Airlines Make a Record Profit in Extra Fees
Customers might not like them, but airlines sure do. In fact, airlines are on track to collect a record $42.6 billion in ancillary revenue, according to a new study.
That's a 17.9 percent increase compared to last year, according to carTrawler and IdeaWorks, which track ancillary fees for airlines around the world.
"On one level, I'm surprised by how quickly it (ancillary revenue) is growing," said Jay Sorensen, President of IdeaWorks "I am not surprised because there is an obvious financial need on behalf of the airline industry."
In recent years, carriers around the world, especially in the U.S. and Europe, have added or raised fees for everything from checking bags to printing out boarding passes. It has added to the bottom line of nearly every airline in the world.
"These fees have become, for many airlines, the difference between a profit and a loss, and that is not lost on airline executives all over the world," said Sorensen. "That is why I think we are going to see more and more activity in this direction."
Here is the breakdown of ancillary revenue using data from IdeaWorks and carTrawler for the last three years and this year's forecast:
- 2010: $22.6 billion
- 2011: $32.5 billion
- 2012: $36.1 billion
- 2013 (est): $42.6 billion
Airlines receive 60 percent of ancillary revenue from frequent-flier programs, 25 percent from baggage fees, 10 percent from onboard/seating services fees and 5 percent of fees from travel services, according to the study.
Frequent-flier miles, credit cards climbing
For years, airlines have realized the value of co-branded credit cards which allow them to further profit. In the last two or three years, airlines these credit-card and frequent-flier programs. Increasingly, airlines are selling additional miles to retailers, banks and other businesses, which use these frequent flier miles to attract customers.
Sorensen says it's all about locking in customers.
"(Airlines) want to push the credit card, because they generate revenue whenever someone uses the credit card, but also, the more engaged the customer becomes in the credit-card relationship, the more loyal they become to a particular airline brand," he said.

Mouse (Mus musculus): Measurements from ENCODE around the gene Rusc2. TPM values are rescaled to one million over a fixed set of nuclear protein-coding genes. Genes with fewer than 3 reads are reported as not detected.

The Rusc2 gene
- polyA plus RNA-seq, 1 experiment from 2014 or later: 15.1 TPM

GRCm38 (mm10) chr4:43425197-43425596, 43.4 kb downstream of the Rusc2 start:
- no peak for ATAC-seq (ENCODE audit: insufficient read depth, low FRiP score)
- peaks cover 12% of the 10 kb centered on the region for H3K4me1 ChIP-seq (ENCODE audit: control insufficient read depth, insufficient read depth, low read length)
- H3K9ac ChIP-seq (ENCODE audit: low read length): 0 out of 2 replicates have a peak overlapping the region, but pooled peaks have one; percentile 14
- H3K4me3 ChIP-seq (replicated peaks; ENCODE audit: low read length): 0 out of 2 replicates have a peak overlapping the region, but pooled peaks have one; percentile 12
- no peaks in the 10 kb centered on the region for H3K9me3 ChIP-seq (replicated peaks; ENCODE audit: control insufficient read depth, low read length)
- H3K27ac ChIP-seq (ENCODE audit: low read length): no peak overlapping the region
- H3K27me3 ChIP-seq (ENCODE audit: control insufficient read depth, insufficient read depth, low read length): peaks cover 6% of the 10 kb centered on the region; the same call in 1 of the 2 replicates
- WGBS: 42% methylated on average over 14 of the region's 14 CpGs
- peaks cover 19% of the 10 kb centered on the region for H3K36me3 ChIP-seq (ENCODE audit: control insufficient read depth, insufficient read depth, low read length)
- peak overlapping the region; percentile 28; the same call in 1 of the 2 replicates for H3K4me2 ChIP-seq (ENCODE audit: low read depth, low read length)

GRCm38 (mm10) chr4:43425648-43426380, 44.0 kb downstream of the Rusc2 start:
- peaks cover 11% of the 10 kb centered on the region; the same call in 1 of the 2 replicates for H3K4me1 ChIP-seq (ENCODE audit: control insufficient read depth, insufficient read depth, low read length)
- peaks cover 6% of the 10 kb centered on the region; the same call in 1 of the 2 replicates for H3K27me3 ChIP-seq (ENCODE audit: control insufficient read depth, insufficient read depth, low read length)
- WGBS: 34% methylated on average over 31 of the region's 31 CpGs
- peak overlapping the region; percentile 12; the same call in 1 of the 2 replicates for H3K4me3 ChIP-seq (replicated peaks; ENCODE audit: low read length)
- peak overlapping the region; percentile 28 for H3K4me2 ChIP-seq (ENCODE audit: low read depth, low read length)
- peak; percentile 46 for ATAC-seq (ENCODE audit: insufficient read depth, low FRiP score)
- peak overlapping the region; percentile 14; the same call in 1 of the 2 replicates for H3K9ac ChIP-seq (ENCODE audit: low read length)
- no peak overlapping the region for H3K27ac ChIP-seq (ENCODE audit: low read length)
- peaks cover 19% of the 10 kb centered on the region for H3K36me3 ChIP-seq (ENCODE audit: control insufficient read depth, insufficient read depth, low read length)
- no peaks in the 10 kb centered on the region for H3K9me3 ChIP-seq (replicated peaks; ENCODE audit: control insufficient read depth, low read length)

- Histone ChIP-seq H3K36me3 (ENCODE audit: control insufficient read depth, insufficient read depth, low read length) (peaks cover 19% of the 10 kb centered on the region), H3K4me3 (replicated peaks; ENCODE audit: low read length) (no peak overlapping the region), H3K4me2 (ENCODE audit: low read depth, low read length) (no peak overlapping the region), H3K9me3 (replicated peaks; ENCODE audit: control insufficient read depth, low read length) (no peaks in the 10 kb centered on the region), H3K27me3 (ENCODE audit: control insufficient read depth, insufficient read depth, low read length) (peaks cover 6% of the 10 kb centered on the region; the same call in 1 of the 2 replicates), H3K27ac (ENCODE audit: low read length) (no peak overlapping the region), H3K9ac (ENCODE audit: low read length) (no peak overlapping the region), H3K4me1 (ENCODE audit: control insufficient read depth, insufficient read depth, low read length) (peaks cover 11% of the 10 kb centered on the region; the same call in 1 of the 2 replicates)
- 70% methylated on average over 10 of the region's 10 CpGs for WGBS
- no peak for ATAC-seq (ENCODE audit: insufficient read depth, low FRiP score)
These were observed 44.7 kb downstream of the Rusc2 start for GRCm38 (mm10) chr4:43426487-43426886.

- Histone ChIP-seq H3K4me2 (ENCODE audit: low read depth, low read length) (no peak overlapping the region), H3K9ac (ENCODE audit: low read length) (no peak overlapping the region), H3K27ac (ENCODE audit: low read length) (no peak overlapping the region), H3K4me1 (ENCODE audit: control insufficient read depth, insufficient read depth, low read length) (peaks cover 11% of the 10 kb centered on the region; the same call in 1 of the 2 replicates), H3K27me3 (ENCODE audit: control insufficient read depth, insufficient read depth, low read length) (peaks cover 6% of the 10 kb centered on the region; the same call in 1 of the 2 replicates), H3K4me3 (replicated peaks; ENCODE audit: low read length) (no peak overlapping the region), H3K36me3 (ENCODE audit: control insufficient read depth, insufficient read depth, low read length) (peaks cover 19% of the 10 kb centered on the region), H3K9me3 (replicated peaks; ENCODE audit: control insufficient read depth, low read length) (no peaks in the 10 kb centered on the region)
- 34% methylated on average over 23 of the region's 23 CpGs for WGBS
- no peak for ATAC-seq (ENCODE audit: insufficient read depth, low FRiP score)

Baggage fees now account for 25 percent of the ancillary revenue generated by airlines, up 5 percentage points from last year. Sorensen sees them growing outside the U.S. and thinks they will become "more prevalent" globally.
Fees Greatest in North America
North American airlines, which have been among the most aggressive adding fees, are well ahead of the counterparts around the world when it comes to collecting ancillary revenue. This year, carriers in North America are expected to bring in $17.2 billion, easily ahead of European airlines who are projected to collect $12.6 billion, according to the study.
Recently, the big push among airlines has been allowing customers to board early or pick their seat for a small fee. This is the type of as à la carte fee airlines are pursuing because it gives customers the choice of paying up or simply ignoring the option.
As for those flying who don't like the growth in airline fees or feel they are being nickel and dimed, Sorensen says little is likely to change.
"The majority of the consumers do everything they can to avoid these fees, they take carry-ons, they don't eat anything on the airplane, so for the majority of the consumers these fees are almost they don't apply," said Sorensen. "For the consumers that are willing to pay more for comfort and convenience the answer is no, we have not reached a breaking point yet."